With all that said, questions like how much electricity does a Honeywell air purifier use or how much electricity does an Alen air purifier use are sure to graze your mind as you search for an air purifier for your house. Here is a table to help you understand the energy consumption of your new air purifier so you can answer your questions like how much electricity does a Dyson air purifier use.

Brand/Model Power Consumption – Honeywell (kW) Power Consumption – IQAir Healthpro Plus (kW) Power Consumption – Alen (kW)
Hours of Operation 12 hrs 24 hrs 12 hrs 24 hrs 12 hrs 24 hrs
Daily 1.98 3.96 1.62 3.24 0.9 1.8
Monthly 59.4 118.8 38.88 97.2 21.6 43.2
Yearly 722.7 1445.4 591.3 1182.6 328.5 657
Brand/Model Power Consumption – Xiaomi Air Purifier (kW) Power Consumption – Dyson Air Purifier (kW) Power Consumption – Philips Air Purifier (kW)
Hours of Operation 12 hrs 24 hrs 12 hrs 24 hrs 12 hrs 24 hrs
Daily 0.456 0.912 1.476 2.952 0.72 1.44
Monthly 10.944 21.888 35.424 70.848 17.28 34.56
Yearly 166.44 332.88 538.74 1077.48 262.8 525.6

Hopefully, the table answered some of your questions, such as how much electricity does the IQAir HealthPro Plus air purifier use per day or how much electricity does a Xiaomi air purifier use. Keep in mind that the above measurements are an average of the energy consumption, and they depend on various factors discussed below.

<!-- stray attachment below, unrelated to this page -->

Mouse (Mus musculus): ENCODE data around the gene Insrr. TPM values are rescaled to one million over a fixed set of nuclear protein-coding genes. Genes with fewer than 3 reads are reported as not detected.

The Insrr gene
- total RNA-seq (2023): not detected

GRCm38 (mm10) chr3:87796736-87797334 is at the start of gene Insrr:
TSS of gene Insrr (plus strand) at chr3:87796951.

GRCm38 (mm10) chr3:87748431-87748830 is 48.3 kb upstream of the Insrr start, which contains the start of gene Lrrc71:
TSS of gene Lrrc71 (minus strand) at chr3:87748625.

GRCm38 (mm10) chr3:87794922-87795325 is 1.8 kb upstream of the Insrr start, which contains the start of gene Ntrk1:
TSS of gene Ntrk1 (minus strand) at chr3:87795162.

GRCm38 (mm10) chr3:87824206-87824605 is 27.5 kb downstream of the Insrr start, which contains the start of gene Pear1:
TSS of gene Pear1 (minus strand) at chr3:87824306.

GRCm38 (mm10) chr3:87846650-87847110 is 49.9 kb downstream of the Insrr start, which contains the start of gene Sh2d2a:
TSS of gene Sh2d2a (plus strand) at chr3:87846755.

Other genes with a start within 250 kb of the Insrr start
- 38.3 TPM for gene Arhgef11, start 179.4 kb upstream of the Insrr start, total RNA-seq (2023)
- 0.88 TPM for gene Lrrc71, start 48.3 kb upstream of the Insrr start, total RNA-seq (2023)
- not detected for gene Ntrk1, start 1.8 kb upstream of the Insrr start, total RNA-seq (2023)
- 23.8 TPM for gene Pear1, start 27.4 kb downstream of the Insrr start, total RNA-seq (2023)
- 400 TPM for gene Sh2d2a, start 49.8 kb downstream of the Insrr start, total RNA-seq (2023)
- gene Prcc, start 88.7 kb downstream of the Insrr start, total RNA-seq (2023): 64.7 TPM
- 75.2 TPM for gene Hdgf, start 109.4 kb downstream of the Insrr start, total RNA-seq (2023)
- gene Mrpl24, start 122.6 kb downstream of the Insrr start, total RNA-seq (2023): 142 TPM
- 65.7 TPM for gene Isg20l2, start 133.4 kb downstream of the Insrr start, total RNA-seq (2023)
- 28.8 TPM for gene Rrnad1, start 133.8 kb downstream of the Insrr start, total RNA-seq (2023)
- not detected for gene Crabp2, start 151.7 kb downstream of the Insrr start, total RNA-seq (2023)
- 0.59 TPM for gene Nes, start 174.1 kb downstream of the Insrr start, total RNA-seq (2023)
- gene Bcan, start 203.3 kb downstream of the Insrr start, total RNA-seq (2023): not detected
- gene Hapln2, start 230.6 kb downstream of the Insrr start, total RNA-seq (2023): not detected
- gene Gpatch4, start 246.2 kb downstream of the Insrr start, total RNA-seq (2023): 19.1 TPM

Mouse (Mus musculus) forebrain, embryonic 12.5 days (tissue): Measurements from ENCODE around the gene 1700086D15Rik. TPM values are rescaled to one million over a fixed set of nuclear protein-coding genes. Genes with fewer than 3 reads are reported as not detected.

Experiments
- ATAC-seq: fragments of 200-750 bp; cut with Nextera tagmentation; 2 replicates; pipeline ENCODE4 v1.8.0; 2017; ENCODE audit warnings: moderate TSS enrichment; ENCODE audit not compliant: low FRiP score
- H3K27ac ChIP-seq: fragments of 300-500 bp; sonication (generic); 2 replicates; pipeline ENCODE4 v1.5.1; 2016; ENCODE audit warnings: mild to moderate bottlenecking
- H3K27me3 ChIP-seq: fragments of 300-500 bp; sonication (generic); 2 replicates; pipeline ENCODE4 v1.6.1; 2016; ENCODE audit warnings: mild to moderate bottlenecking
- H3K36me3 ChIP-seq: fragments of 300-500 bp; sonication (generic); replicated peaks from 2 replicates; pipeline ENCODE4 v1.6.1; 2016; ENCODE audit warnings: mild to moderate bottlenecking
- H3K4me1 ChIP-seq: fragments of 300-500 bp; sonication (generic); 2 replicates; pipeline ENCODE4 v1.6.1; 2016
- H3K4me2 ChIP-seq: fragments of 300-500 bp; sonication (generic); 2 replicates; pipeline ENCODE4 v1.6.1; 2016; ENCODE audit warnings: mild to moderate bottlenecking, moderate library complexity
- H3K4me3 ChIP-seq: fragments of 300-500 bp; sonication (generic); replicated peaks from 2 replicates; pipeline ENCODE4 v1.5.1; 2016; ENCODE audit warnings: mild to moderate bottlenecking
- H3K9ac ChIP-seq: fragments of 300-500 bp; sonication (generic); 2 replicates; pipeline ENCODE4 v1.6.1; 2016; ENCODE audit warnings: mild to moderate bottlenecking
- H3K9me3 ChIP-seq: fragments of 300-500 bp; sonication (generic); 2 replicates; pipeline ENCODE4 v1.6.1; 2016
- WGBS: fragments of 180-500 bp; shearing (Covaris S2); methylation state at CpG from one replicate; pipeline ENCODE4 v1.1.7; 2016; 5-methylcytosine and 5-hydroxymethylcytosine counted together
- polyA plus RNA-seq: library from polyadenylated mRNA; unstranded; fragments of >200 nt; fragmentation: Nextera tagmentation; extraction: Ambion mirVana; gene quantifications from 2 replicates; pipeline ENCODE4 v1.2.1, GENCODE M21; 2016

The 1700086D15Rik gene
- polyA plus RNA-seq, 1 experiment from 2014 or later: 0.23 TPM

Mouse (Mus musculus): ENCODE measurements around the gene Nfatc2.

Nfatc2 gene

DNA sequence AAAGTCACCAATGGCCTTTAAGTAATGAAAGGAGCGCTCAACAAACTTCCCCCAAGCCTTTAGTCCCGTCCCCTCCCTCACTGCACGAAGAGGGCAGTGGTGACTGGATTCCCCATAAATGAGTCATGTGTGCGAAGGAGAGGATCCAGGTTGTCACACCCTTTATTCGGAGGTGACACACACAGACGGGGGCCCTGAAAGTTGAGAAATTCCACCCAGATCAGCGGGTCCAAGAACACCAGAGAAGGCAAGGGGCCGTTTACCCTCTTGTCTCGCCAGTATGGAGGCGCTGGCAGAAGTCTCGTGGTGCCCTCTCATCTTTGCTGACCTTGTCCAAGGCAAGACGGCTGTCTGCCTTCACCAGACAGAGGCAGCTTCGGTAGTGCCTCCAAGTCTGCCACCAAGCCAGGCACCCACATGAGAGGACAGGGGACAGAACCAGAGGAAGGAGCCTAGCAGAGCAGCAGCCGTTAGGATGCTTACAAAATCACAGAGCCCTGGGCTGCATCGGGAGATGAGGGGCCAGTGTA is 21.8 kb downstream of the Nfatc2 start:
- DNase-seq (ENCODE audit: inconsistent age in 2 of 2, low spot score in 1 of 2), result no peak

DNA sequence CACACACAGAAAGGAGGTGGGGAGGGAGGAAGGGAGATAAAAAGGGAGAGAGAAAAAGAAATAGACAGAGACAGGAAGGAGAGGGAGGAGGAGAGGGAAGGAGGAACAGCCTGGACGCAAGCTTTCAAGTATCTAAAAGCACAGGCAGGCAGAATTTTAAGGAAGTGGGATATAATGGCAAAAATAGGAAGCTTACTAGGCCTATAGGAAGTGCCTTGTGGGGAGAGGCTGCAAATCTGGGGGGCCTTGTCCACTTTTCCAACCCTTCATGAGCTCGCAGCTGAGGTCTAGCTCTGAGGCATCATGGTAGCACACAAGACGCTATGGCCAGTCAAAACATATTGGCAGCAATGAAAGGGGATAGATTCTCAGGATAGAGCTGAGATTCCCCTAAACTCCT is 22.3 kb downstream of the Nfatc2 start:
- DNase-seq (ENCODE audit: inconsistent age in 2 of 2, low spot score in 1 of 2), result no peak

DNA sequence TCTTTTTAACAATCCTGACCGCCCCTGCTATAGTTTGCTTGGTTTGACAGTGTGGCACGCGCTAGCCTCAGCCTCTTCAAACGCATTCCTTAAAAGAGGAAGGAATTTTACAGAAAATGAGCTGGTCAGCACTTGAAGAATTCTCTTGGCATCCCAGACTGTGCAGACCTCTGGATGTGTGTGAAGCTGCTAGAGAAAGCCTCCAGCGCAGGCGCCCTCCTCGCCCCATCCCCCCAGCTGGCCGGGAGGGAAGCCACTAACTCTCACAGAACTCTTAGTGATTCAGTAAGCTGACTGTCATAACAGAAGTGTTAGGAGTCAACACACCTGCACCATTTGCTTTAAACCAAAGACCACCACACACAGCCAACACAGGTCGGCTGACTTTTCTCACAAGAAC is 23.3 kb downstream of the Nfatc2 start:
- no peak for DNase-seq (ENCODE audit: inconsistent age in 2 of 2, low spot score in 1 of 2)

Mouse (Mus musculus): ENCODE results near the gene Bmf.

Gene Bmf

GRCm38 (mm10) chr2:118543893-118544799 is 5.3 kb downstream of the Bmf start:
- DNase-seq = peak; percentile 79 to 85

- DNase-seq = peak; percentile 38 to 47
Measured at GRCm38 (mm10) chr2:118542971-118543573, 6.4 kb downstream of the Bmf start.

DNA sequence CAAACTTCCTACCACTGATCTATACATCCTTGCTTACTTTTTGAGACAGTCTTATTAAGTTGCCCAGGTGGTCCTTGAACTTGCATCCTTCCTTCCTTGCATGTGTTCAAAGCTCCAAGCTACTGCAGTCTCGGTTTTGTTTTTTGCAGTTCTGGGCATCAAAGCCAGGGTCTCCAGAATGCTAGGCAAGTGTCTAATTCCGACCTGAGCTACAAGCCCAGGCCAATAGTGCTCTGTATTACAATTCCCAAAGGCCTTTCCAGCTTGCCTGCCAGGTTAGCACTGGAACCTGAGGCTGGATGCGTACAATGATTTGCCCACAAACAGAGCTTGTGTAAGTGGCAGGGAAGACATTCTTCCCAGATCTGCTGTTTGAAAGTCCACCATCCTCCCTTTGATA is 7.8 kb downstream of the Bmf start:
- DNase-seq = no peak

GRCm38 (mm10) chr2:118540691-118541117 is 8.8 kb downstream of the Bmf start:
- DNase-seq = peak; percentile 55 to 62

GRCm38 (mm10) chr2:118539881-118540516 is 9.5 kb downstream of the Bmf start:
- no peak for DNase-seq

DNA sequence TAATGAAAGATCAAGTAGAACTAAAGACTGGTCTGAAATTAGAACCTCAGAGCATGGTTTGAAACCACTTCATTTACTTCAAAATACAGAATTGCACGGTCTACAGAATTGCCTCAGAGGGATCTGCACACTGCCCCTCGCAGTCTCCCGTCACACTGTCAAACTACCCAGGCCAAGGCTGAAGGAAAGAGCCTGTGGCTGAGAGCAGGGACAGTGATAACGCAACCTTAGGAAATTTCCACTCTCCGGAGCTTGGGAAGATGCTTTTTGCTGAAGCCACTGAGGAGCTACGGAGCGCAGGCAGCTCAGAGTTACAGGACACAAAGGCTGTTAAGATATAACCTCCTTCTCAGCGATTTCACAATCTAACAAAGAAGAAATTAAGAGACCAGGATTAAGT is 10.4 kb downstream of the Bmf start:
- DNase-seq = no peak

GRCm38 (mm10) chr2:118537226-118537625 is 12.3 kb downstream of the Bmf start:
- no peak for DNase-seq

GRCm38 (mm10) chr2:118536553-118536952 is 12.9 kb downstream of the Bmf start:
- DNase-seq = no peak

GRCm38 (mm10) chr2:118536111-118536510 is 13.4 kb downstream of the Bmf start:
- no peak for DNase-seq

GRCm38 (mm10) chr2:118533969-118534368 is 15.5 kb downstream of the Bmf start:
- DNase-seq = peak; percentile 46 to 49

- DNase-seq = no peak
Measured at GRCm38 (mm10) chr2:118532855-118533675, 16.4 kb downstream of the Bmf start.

Calculating Air Purifier Energy Costs

Calculating your air purifier energy costs and how much electricity does a small air purifier use is as easy as 1 2 3. Firstly, you must calculate the total consumption of wattage per day. Like if your unit consumer 70 watts per hour, then the 12-hour power consumption would be:

70 watts × 12 hours = 840 watts

Then you convert it to the electricity measurement (kilowatt).

840 watts / 1000 = 0.840 kilowatts

You can then continue calculating your monthly usage by multiplying it accordingly, like:

0.840 kWh × 30 = 25.2 kWh/month

Finally, you use the local electricity rates, multiply the figures, and there you have it:

25.2 kWh × 0.15 = 3.78 USD per month

Using this calculation as a baseline, you will be paying around $3 to $8 monthly with twelve hours of daily operation, which is hardly a spike in the electricity bill.